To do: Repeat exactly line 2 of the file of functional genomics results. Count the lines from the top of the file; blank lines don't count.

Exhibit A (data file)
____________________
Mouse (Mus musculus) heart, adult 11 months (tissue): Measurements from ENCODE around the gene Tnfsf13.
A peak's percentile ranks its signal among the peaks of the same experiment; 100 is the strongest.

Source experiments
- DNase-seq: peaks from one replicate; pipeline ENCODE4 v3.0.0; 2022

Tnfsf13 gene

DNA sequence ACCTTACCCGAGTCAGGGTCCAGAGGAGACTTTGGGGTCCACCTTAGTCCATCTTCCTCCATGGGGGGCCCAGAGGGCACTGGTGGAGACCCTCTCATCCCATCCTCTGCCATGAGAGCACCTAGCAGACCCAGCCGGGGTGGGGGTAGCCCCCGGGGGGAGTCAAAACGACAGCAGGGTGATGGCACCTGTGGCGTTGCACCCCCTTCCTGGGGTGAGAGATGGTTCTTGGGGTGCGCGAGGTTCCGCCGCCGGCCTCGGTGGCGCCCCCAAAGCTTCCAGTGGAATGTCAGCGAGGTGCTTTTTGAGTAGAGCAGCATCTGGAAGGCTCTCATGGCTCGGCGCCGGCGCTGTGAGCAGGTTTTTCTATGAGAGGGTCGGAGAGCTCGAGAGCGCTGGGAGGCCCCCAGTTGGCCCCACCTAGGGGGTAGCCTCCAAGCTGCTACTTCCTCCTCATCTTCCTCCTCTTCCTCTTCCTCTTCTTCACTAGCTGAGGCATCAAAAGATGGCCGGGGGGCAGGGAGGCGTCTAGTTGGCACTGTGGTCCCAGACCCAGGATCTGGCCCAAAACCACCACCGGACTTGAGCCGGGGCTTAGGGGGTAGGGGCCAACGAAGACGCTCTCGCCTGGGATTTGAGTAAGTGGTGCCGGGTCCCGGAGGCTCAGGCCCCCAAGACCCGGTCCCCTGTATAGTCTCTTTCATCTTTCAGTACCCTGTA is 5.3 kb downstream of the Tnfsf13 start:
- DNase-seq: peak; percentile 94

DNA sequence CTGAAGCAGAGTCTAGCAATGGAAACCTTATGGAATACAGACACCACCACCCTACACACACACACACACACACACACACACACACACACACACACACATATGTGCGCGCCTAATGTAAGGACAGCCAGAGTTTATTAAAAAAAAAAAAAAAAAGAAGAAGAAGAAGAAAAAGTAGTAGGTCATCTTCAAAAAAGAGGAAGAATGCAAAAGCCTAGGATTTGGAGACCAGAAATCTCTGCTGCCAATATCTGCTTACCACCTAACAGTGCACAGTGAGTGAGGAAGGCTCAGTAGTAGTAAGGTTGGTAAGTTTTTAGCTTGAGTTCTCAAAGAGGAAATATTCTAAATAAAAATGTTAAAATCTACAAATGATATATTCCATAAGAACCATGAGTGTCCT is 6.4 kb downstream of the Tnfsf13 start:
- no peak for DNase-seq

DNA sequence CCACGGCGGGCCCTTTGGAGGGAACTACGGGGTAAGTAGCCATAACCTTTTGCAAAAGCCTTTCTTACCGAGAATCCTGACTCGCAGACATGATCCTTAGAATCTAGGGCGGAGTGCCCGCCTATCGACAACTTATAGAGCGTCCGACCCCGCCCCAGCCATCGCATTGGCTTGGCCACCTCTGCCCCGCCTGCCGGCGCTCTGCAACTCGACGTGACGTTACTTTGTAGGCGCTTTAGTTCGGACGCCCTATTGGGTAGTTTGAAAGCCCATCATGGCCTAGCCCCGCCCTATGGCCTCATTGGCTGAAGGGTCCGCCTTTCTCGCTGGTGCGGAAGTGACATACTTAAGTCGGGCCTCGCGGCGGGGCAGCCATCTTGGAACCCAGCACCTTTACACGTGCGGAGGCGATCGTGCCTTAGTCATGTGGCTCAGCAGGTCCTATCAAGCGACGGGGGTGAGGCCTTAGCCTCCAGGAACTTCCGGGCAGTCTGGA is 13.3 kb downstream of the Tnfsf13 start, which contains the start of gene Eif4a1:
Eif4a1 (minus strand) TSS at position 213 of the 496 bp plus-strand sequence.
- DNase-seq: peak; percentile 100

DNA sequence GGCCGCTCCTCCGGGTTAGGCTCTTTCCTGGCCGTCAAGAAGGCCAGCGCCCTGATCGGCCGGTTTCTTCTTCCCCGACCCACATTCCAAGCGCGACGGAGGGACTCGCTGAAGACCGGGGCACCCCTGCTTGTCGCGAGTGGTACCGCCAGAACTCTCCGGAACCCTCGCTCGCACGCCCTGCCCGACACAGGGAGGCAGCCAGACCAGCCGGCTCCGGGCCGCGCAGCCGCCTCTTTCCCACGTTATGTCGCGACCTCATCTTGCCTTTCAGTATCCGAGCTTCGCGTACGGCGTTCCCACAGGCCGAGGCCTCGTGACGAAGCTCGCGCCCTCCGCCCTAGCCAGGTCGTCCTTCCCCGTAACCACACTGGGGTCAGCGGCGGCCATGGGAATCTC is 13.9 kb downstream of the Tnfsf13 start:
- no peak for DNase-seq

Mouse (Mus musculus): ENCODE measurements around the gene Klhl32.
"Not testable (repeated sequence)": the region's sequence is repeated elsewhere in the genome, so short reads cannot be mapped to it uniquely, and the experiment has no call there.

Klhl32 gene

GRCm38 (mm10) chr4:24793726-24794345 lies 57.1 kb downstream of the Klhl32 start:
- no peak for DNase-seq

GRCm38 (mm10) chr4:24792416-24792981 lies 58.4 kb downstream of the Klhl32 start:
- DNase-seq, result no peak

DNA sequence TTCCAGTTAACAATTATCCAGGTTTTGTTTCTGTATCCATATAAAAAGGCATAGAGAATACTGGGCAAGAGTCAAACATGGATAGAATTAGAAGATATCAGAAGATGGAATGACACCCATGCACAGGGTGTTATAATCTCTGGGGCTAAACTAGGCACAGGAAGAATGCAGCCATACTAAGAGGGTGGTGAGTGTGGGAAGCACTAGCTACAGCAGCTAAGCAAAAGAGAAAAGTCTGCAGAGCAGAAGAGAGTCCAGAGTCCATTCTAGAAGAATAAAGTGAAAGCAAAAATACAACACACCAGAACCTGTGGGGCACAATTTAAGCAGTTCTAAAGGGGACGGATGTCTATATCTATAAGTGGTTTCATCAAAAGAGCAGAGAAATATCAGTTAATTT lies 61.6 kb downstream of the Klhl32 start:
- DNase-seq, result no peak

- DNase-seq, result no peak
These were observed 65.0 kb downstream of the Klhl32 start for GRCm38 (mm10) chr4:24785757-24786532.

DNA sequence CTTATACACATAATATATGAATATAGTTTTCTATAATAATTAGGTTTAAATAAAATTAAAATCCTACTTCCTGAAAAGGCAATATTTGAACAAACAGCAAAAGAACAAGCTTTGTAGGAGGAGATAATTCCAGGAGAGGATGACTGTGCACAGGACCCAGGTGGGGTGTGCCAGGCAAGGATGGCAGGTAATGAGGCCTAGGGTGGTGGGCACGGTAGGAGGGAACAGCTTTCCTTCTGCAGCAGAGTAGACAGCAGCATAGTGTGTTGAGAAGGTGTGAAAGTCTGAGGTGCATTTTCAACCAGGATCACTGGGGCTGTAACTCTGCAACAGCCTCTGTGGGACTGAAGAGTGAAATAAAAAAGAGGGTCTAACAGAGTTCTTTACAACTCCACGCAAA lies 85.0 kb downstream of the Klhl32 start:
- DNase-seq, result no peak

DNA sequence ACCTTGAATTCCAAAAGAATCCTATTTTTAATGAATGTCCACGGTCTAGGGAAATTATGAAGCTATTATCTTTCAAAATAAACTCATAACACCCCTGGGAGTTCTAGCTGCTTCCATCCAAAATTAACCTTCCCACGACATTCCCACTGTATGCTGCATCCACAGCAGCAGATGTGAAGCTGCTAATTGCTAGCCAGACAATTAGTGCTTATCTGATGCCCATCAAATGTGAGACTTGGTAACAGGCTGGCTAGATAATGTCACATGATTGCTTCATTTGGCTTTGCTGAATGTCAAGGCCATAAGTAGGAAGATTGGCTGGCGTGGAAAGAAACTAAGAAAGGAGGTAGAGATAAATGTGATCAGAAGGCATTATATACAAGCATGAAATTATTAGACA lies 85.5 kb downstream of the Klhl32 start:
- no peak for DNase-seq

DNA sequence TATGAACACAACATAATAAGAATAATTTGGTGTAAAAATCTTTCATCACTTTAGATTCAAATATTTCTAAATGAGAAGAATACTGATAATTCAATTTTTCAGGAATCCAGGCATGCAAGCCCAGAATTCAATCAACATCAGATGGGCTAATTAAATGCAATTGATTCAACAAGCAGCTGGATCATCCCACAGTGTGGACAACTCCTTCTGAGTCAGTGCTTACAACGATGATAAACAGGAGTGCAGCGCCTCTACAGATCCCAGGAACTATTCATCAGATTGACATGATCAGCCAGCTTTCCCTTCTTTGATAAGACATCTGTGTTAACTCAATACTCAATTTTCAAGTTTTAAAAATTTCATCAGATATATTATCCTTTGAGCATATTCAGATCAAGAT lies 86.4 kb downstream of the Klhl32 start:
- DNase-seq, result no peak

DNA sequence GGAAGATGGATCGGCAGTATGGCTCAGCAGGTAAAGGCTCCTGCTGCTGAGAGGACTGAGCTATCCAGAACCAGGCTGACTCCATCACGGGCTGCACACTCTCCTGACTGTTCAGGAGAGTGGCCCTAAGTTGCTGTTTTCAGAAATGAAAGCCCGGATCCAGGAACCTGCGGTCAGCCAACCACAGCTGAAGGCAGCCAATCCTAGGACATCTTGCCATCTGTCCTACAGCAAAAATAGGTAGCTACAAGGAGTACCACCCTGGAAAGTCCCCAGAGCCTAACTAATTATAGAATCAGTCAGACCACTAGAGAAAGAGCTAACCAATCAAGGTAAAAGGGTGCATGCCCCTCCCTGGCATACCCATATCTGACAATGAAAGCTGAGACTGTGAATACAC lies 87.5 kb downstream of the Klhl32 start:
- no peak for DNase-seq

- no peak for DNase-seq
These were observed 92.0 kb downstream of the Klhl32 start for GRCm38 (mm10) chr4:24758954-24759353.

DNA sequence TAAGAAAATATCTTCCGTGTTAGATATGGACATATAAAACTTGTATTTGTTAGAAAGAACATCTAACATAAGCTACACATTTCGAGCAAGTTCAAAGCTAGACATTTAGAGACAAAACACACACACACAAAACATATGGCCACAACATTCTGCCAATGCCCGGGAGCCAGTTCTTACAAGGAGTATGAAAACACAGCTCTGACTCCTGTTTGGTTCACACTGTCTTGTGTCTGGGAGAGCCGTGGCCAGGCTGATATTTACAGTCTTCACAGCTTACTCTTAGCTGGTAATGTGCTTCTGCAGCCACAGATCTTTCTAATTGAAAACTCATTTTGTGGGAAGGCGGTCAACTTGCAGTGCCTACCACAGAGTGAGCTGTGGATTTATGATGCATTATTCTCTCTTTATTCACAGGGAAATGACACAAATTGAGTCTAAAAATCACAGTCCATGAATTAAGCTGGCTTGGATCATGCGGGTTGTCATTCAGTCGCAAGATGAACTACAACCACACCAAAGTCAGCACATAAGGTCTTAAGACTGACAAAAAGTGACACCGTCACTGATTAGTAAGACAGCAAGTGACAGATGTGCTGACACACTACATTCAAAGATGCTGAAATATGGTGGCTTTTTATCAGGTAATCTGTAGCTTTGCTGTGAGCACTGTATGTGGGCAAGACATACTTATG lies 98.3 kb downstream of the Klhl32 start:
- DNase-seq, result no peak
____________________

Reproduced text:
A peak's percentile ranks its signal among the peaks of the same experiment; 100 is the strongest.